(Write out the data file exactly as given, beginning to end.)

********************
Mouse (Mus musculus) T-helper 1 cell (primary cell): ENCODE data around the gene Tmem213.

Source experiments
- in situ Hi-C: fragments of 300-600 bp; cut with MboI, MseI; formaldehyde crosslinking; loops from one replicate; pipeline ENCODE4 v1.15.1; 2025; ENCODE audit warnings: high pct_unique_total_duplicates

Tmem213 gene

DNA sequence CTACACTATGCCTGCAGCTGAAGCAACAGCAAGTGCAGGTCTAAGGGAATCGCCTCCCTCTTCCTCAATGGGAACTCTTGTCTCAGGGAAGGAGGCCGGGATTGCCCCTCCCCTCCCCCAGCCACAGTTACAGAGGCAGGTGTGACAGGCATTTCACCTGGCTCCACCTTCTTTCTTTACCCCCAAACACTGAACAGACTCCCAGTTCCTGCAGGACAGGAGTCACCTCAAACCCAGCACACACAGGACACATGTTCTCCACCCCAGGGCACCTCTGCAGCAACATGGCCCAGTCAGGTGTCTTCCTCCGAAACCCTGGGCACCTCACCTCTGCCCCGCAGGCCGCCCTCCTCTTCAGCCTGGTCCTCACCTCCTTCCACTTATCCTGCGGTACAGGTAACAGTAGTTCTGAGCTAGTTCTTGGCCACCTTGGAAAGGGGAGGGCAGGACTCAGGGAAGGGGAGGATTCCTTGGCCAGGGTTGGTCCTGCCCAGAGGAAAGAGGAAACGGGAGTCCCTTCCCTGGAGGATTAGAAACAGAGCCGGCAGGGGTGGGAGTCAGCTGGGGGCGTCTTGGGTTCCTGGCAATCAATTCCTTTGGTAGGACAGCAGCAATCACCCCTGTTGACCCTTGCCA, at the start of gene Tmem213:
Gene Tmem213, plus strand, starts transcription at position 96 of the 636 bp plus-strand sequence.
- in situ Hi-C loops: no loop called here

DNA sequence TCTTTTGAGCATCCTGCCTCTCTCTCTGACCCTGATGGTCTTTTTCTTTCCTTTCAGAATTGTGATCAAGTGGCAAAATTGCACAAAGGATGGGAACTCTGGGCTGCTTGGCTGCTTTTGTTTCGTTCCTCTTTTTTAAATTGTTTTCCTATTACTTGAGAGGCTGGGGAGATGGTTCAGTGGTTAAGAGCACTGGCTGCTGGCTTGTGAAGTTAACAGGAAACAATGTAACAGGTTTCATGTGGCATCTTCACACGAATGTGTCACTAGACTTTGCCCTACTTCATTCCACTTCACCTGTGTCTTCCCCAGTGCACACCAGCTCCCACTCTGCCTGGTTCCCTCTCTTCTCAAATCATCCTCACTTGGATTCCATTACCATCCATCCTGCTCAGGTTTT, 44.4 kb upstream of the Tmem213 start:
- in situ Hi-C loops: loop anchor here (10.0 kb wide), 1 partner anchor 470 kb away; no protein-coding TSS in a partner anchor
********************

Mouse (Mus musculus) T-helper 1 cell (primary cell): ENCODE data around the gene Tmem213.

Source experiments
- in situ Hi-C: fragments of 300-600 bp; cut with MboI, MseI; formaldehyde crosslinking; loops from one replicate; pipeline ENCODE4 v1.15.1; 2025; ENCODE audit warnings: high pct_unique_total_duplicates

Tmem213 gene

DNA sequence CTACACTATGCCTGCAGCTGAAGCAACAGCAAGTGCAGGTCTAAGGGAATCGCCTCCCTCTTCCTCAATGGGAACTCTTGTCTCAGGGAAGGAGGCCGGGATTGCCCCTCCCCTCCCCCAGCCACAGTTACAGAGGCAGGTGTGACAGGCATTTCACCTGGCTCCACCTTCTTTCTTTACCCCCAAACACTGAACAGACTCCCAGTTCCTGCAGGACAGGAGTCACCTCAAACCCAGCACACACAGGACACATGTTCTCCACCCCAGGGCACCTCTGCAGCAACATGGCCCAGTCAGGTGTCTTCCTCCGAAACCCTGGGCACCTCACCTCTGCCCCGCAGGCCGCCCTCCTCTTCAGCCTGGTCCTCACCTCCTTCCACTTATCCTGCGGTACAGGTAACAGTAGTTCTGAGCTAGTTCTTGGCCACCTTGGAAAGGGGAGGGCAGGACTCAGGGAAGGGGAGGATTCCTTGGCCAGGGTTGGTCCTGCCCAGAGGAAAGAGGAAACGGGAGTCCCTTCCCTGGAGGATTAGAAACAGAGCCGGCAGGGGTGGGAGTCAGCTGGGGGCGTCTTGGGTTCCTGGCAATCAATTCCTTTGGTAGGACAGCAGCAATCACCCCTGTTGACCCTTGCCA, at the start of gene Tmem213:
Gene Tmem213, plus strand, starts transcription at position 96 of the 636 bp plus-strand sequence.
- in situ Hi-C loops: no loop called here

DNA sequence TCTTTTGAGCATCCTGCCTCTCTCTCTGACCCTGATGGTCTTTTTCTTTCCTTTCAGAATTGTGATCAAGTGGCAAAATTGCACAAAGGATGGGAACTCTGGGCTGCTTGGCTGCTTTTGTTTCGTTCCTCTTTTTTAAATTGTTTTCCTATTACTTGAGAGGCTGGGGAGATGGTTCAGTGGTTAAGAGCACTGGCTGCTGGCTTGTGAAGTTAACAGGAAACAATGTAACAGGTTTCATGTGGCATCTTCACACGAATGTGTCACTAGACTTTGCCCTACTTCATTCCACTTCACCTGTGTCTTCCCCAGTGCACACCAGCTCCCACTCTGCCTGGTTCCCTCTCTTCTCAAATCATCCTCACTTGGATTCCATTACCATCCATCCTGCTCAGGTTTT, 44.4 kb upstream of the Tmem213 start:
- in situ Hi-C loops: loop anchor here (10.0 kb wide), 1 partner anchor 470 kb away; no protein-coding TSS in a partner anchor